Sara M.>


Can you tell what these are  2/21/08 They popped up almost over night. I have added no new rock during the last 12 months <If you're talking about the little yellow balls, they're just harmless sponges (probably Syconoid sp.).> Best Regards,
Sara M.>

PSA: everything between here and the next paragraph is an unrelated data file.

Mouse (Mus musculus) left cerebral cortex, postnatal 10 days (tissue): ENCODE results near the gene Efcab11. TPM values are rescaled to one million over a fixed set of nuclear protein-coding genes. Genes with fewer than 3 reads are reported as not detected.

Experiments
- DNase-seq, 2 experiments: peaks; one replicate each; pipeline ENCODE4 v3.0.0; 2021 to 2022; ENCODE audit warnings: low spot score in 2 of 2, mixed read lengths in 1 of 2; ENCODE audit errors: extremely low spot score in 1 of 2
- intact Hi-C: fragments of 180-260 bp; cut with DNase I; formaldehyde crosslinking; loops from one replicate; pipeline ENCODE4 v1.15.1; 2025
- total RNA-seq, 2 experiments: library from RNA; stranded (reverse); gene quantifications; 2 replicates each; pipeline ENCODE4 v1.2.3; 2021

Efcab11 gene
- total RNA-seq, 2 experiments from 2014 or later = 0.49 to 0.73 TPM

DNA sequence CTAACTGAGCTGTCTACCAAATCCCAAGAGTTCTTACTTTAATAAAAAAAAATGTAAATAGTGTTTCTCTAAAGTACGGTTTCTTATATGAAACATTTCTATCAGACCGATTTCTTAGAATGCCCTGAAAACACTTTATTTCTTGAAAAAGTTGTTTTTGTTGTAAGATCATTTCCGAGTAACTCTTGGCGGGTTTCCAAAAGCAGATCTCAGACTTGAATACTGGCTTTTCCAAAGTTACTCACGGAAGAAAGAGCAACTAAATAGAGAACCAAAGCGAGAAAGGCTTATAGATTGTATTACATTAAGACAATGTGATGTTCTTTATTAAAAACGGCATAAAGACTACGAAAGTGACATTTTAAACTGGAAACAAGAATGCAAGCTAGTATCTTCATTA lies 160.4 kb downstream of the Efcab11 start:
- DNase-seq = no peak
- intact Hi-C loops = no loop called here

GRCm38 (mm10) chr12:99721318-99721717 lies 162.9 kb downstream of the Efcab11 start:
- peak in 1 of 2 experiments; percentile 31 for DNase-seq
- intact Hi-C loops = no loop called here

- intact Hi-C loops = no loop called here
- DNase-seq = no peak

What Is This? Possible Snail Egg Collar -- 2/19/08 Hi there! <Hi Kerstin!> I have looked, and asked, and am drawing a blank... <Let's see if we can't fix that!> I have a 92-gallon corner tank that has been set up since just before Thanksgiving, when I transferred everything over from my 3-year-old 29- gallon tank. I have slowly been working on trading in soft corals and assorted other items at my LFS for new stony corals. But this past weekend I suddenly had a circle in the sand (see the first picture). I could pick up the sand "circle" without it disintegrating; over the course of the week, the left side has slowly started to blend back into the sand bed. While I used to have a feather duster in my old tank, I traded it to a friend about 6 months ago. I have never purchased a sea cucumber or sea squirt...those are the three items this shape has been guessed to be. <Okay> Do you have any clue what it could be? <I have a possibility, yes.> I have had a diatom problem - which has now apparently cycled through; I am still working on ridding my tank of the red slime, but even that is on a downturn. <Excellent> My fish are a Six-line Wrasse and a Purple Tang. I have 4 Skunk Cleaner Shrimp, and today added 2 blood red shrimp. <That's an awful lot of shrimp, especially given that there are two different species. Keeping them well fed will help, but keep an eye on them.> My other livestock is a brittlestar, and an assortment of snails (~12-15) <What species?> ..and hermit crabs (only 3-4 left, not being replaced). My specific gravity runs at 1.0265, <Hmmm, watch that this doesn't get too high.> pH around 8.2, and temperature varies between 78.5-79.3. Any ideas you have would be greatly appreciated...everyone I know here is at a loss. <Heeheee! I can certainly understand. I'm not exactly sure myself! Among the snails that you have, by any chance do you have any 'Moon' snails (Family: Naticidae)? What I see in your photo looks a lot like the remnants of an egg collar, sometimes called a 'sand collar'. It's actually two layers of sand and mucus with eggs sandwiched between. Please see this link for comparison: http://www.manandmollusc.net/Mystery_shell_pages/mystery_shell_steve.html > Thanks tremendously for your great web site...I have spent many hours browsing and learning (I am currently trying to determine what other fish I would like to get, and your site helps tremendously in the decision-making process). <Super!> I look forward to hearing from you, Kerstin:-) Fig. 1 - sand "circle" - can be picked up...My current tank setup - ~40-50 lbs. LR <There are a couple of other possibilities if you rule out the Moon snail, but I'd need a livestock list to narrow it down. At any rate, this structure will assuredly continue to disintegrate, becoming part of the food chain without issue. Take care, -Lynn>